Topher didn’t lift his head. “There’s nothing to say.”
Samina squinted. “After all Nadine said, you have nothing to say?”
He sighed and finally lifted his gaze to hers. “This isn’t a good time. Let’s talk later. I have questions to ask Nadine.” He turned to go.
She grabbed his sleeve to stop him, bristling at his dismissal. “Not until we talk.”
Topher stared down at her hand on his arm.
Face on fire, Samina dropped her hand as if his arm was on fire.
A flicker of pain crossed his face before cloaked behind the blank stare. “What is it, Samina? What do you want?”
She swallowed hard, mustering up courage that was already wilting. “Do…” she licked her dry lips. “Do you like me?”
His expression darkened, his lips tightened. “Samina…”
He squinted at her. “Should you be asking me this?”
“Just answer me.” Samina felt her pulse jump in her throat.
Topher averted his gaze. “What does it matter if I do? You’re dating someone.” He turned back to her, his gray eyes now dark, accusing. “I’m not like my father and you’re not like my mother.”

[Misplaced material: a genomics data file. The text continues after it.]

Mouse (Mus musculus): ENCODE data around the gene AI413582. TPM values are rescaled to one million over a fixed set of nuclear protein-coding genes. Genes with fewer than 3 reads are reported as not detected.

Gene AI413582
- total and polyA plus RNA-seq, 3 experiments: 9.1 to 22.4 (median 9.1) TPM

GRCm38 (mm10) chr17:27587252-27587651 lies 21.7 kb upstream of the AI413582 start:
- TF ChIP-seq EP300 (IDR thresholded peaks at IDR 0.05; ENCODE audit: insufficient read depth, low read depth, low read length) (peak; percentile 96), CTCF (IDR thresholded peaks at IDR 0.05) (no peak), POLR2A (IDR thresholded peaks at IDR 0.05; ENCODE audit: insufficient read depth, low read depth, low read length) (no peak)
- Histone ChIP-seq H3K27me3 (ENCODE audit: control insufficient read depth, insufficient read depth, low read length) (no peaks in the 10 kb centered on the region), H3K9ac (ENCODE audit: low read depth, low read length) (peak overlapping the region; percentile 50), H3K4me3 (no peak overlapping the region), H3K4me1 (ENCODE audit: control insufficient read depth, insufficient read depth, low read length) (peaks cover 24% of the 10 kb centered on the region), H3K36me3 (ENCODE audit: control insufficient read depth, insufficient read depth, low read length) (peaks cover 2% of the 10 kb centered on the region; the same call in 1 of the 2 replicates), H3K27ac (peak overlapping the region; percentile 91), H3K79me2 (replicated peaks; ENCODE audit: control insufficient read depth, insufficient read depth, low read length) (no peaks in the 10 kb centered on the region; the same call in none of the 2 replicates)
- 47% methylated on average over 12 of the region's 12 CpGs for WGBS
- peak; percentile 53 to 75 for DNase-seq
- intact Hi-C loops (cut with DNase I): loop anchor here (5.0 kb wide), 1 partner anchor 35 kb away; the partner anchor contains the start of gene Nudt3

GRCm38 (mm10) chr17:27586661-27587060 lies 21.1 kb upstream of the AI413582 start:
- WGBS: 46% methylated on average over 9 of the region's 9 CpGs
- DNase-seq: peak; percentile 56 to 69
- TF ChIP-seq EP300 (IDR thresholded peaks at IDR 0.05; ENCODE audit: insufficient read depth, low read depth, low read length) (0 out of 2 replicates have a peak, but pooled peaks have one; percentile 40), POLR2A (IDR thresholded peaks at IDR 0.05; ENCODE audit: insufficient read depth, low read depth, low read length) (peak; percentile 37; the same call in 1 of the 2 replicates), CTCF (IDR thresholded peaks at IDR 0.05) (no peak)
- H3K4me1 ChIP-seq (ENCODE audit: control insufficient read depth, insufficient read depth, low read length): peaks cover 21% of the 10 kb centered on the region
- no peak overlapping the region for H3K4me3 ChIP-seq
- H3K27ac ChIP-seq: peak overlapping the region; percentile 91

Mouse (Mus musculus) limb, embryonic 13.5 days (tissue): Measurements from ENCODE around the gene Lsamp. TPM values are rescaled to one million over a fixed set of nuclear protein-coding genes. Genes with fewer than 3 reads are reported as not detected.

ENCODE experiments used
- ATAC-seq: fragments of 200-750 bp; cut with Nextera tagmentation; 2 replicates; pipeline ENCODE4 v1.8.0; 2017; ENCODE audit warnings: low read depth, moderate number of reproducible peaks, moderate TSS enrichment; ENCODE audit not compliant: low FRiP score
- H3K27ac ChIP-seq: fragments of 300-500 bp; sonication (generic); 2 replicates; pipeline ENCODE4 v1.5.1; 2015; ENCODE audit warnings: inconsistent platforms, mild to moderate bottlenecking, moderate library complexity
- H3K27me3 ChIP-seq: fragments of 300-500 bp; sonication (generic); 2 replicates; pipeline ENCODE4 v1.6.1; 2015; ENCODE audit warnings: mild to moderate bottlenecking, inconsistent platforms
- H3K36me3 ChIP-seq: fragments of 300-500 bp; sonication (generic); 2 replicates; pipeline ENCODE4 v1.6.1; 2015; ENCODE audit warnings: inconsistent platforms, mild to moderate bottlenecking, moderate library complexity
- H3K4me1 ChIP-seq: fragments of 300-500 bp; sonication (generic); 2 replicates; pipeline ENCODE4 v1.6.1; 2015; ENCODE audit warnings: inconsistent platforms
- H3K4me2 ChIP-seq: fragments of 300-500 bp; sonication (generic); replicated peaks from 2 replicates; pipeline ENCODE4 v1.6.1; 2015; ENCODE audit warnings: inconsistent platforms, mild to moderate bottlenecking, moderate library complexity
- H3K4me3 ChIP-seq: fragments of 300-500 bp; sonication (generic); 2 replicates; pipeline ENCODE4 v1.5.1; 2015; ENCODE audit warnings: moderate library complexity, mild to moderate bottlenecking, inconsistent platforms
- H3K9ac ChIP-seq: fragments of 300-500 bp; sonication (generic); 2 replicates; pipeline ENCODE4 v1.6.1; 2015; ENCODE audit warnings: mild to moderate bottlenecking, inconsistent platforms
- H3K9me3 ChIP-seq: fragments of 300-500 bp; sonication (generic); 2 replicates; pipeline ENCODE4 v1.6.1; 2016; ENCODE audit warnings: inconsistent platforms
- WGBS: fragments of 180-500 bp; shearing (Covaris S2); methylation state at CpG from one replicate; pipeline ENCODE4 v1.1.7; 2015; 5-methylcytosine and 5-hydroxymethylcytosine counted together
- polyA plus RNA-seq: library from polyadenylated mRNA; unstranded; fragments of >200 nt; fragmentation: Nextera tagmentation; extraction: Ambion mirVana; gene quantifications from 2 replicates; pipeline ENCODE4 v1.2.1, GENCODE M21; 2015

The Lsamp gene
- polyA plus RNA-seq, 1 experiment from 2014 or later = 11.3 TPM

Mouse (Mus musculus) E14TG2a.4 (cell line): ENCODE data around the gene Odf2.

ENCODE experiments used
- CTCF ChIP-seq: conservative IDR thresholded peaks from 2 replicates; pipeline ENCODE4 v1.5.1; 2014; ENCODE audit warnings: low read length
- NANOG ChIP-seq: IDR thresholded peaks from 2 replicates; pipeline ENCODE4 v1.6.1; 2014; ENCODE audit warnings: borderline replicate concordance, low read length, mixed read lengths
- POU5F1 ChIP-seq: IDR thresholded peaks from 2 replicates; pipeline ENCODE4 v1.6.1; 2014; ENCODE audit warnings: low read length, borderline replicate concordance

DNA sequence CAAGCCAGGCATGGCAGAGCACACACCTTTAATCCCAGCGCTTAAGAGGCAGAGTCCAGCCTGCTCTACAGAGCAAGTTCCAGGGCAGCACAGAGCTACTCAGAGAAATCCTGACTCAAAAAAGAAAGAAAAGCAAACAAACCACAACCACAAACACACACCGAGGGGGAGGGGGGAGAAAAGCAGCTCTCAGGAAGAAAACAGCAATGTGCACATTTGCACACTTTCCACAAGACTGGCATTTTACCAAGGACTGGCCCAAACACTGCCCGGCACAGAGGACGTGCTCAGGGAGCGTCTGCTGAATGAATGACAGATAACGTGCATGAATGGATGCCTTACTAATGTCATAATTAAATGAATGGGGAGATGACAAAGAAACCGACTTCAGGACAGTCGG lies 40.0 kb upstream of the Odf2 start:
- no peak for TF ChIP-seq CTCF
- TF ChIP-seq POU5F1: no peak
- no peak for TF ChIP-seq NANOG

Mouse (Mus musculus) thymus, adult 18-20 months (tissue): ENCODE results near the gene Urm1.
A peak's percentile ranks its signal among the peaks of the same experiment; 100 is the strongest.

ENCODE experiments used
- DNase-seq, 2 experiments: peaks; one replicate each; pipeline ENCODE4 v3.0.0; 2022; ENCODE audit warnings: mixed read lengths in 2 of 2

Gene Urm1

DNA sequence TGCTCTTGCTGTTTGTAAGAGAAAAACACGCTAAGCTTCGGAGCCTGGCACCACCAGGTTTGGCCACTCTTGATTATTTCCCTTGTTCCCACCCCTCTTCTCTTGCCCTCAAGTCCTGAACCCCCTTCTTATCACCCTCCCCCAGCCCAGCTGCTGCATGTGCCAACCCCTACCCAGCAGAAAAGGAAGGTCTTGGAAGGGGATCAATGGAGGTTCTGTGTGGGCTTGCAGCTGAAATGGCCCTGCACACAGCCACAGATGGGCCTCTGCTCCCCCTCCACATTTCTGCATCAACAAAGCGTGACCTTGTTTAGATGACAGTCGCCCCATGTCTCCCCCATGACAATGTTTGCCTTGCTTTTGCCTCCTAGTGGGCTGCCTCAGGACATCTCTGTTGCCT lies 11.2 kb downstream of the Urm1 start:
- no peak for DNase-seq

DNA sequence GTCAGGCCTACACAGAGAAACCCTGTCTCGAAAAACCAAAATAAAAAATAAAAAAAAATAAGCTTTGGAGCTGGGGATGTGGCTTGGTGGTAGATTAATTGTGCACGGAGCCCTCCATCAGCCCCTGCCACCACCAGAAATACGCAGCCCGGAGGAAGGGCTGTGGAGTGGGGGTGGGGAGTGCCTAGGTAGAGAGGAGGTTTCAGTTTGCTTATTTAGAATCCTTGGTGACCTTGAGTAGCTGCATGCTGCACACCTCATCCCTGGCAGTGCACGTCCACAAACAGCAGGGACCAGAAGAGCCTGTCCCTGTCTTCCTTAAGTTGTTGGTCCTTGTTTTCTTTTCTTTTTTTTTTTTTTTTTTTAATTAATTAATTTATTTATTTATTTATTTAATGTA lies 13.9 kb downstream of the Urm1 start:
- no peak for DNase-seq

Samina reared back, his cold words slapping her in the face.
“Sorry I can’t escort you outside,” he said, stare detached, voice without pitch. “Goodbye, Samina.” Then he turned away and walked back into the room, shutting the door behind him.
Reeling from the accusation and dismissal, Samina sagged against the wall.
Nadine eyed Topher as he crossed the room and moved to the window. She scowled at his back. “You’re a bigger fool than I thought you were.”
His back answered her in silence.
“Can’t you see she has feelings for you? And you compare you and her to your parents? What rubbish.”
“It’s rude to eavesdrop.”
Scoffing, Nadine settled under the covers. “Topher, your parents wasted time because of hurt pride and misunderstanding. Don’t repeat their mistakes.”
“It’s more complicated than that.” Topher turned to look at her. “There’s bad blood between us. You hate her father, and besides–”
“I don’t hate Gabriel, I just don’t like him.” She rolled her eyes at his dubious stare. “And since when do you pay attention to me being dramatic anyway?”
Topher smiled wryly. “You’re always dramatic.”
She scowled. “You’re a cheeky, disrespectful boy.”
His smile waned, his expression now somber. “Tell me about… them. About Maurice. I need to know more.”
Sobering at the longing in Topher’s gaze, Nadine nodded and gestured him over. Silently, Topher ambled over to her side and settled beside her in the bed. Nadine smiled wistfully as he gathered her in his arms and she summoned a breath. “Your father…” She smiled gently. “He loved your mother fiercely.”